In her June 2017 MoVe Talk, Nicole Martin, challenges all learners, adults and children alike, to get outside and start adventuring as seekers and explorers as a means to encounter deep learning experiences.
At Mount Vernon, we are systemically rethinking the way we take students off campus from a run-of-the-mill educational field trip, where students are typically passive consumers. Instead, we’re more focused on our learners being actively involved in the experience through the lenses of observation and innovation. These authentic learning adventures, or expeditions, are intended to spark new questions that learners will wrestle with or collect new observations or data that will inform the next steps of a project. Expeditions tend to be inquiry-based and bridge siloed subject areas and invite inter- and transdisciplinary learning experiences for students. They highlight local and global needs that we can work to solve now, not when our students become adults.
And, if we believe that expeditionary learning is an important facet of deeper learning for our students, then it is important for our faculty to have these experiences, too. Highlighted below is one of our most recent learning expeditions with our faculty:
Photo credit: Chip Houston
During Mount Vernon’s preplanning, Upper School faculty spent an afternoon on their own expedition, practicing the skills of inquiry and innovation. We loaded buses and headed off to an unannounced destination. Once we arrived at a small park space in a town nearby, we gathered in small teams and engaged in a visible thinking routine called Creative Hunt. The intent of this routine is to get participants, in this case our teachers, to explore design and intent behind designs, ultimately appreciating the creativity that goes into the decisions of the designers/creators of any given object. After a short debrief, we dove into another VTR, called Question Starts. This routine asks participants to remain in inquiry for as long as possible. While observing elements of the park, we asked questions like “I wonder who designed this space?” and “What is the purpose of this seating area?” and “I wonder if the community will use the space the way the designers intended?” Resisting the urge to make declarative statements, we filled the air with what ifs and imagine if question stems. In our debrief, we zoomed out and focused on how these two VTRs allowed us to explore innovation and inquiry at such a deep level. The kicker, and what many of our faculty did not know, was that the space we were exploring, the designs we admired and questioned, were all created by students in Mount Vernon’s iDiploma program. We talk about what it looks like to make an impact and to engage in real-world learning….this is it! In the end, Upper School faculty were encouraged to brainstorm new possibilities for expeditions for their own students. We can’t see where they will intentionally expedition this year!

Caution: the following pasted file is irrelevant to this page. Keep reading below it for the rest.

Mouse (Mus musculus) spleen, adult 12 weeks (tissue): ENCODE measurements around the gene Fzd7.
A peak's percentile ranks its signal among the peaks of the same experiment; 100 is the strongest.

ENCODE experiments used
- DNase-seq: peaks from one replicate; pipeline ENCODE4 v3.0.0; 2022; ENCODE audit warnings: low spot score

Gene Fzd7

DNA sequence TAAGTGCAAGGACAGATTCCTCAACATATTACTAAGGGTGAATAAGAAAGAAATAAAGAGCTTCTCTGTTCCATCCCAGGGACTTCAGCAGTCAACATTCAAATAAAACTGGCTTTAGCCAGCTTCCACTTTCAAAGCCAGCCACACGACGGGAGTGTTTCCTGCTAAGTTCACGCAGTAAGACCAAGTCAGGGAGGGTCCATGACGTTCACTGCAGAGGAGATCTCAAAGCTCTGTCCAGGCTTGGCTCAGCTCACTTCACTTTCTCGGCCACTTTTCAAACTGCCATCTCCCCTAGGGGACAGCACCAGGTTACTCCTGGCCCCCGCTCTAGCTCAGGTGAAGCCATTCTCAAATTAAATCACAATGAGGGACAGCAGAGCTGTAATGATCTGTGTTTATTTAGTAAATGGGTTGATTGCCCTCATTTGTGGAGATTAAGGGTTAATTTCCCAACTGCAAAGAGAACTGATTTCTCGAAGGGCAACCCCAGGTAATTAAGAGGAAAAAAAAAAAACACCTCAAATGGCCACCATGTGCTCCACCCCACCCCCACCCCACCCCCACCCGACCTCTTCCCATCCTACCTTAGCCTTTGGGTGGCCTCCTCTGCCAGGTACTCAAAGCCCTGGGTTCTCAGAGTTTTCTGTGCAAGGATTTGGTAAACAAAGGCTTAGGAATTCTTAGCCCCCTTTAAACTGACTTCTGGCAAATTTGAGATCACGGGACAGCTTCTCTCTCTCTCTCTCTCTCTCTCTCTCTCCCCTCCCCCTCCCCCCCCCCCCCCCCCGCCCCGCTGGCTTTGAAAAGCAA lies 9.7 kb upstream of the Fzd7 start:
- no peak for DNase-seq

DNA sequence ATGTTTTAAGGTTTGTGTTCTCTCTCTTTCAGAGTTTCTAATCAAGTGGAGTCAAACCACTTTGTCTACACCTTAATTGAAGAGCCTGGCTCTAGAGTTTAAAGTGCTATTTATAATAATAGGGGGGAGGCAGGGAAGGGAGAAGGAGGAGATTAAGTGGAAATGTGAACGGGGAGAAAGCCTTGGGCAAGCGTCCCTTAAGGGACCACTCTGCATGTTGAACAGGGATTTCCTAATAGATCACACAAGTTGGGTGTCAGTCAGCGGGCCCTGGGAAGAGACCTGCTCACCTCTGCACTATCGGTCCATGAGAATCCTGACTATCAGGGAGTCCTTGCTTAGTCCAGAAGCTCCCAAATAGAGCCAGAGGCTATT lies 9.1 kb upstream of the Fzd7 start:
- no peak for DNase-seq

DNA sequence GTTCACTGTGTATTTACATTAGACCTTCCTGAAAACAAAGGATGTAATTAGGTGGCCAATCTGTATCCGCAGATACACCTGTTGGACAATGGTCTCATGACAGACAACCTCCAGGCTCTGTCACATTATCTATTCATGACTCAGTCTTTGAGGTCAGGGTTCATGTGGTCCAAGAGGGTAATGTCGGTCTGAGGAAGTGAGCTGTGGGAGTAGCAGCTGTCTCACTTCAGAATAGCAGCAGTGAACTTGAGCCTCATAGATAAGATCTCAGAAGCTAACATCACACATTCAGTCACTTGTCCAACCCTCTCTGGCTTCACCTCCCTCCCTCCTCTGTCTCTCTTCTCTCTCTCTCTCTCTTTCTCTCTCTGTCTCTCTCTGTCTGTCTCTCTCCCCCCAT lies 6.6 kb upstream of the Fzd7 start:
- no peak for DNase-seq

Additionally, Lower School faculty explored the surrounding campuses and local neighborhoods during the Pre-planning weeks. Teachers experienced the difference between an open-ended expedition where the only directions were to wonder and wander and one with a particular subject to investigate. They then worked on how to integrate multiple subjects under the umbrella of that one topic. They also realized that expeditions don’t need to be expensive and pre-planned to be valuable. Sometimes the best learning opportunities are unplanned. Teachers gained valuable insight on how learners can benefit from the different types of expeditions and how to incorporate them into projects and learning outcomes. Second-grade students have also taken an expedition already this year. They explored Whole Foods as an entry event to their Healthy Me Project-Based Learning unit.
Now it’s your turn! In future weeks, we look forward to highlighting additional learners’ expeditions at our School from our youngest preschoolers to our oldest faculty members, and we hope that our readers across the globe will join us in these rich experiences for all learners. Where will you expedition this year? Tag @nicolenmartin in your Tweets to share your deep learning adventures.